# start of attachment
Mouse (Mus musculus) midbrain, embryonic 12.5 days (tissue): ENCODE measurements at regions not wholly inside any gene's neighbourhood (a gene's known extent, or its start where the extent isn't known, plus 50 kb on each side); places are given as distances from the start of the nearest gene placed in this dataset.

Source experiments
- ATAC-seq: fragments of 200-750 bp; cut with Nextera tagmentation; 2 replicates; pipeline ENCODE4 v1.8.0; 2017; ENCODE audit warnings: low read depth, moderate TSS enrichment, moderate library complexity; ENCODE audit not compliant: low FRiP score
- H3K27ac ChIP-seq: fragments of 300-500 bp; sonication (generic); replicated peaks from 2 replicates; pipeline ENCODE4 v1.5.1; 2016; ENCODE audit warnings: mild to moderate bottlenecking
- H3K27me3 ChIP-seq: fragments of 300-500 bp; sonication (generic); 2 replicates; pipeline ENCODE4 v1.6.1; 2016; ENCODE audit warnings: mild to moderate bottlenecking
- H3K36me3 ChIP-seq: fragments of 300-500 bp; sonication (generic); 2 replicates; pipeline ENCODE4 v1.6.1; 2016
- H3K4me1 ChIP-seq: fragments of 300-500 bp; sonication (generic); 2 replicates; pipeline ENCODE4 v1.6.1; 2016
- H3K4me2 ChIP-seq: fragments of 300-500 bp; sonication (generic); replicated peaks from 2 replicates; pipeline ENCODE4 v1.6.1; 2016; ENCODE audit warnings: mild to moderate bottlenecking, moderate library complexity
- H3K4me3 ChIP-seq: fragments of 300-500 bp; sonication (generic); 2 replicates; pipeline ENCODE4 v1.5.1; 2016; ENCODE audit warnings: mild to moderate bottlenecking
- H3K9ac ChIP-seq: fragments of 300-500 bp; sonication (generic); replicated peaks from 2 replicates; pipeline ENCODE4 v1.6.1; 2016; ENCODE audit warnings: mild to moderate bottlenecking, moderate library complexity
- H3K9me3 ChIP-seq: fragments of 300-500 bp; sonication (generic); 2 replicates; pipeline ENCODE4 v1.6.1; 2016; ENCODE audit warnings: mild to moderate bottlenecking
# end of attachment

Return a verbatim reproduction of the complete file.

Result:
Mouse (Mus musculus) midbrain, embryonic 12.5 days (tissue): ENCODE measurements at regions not wholly inside any gene's neighbourhood (a gene's known extent, or its start where the extent isn't known, plus 50 kb on each side); places are given as distances from the start of the nearest gene placed in this dataset.

Source experiments
- ATAC-seq: fragments of 200-750 bp; cut with Nextera tagmentation; 2 replicates; pipeline ENCODE4 v1.8.0; 2017; ENCODE audit warnings: low read depth, moderate TSS enrichment, moderate library complexity; ENCODE audit not compliant: low FRiP score
- H3K27ac ChIP-seq: fragments of 300-500 bp; sonication (generic); replicated peaks from 2 replicates; pipeline ENCODE4 v1.5.1; 2016; ENCODE audit warnings: mild to moderate bottlenecking
- H3K27me3 ChIP-seq: fragments of 300-500 bp; sonication (generic); 2 replicates; pipeline ENCODE4 v1.6.1; 2016; ENCODE audit warnings: mild to moderate bottlenecking
- H3K36me3 ChIP-seq: fragments of 300-500 bp; sonication (generic); 2 replicates; pipeline ENCODE4 v1.6.1; 2016
- H3K4me1 ChIP-seq: fragments of 300-500 bp; sonication (generic); 2 replicates; pipeline ENCODE4 v1.6.1; 2016
- H3K4me2 ChIP-seq: fragments of 300-500 bp; sonication (generic); replicated peaks from 2 replicates; pipeline ENCODE4 v1.6.1; 2016; ENCODE audit warnings: mild to moderate bottlenecking, moderate library complexity
- H3K4me3 ChIP-seq: fragments of 300-500 bp; sonication (generic); 2 replicates; pipeline ENCODE4 v1.5.1; 2016; ENCODE audit warnings: mild to moderate bottlenecking
- H3K9ac ChIP-seq: fragments of 300-500 bp; sonication (generic); replicated peaks from 2 replicates; pipeline ENCODE4 v1.6.1; 2016; ENCODE audit warnings: mild to moderate bottlenecking, moderate library complexity
- H3K9me3 ChIP-seq: fragments of 300-500 bp; sonication (generic); 2 replicates; pipeline ENCODE4 v1.6.1; 2016; ENCODE audit warnings: mild to moderate bottlenecking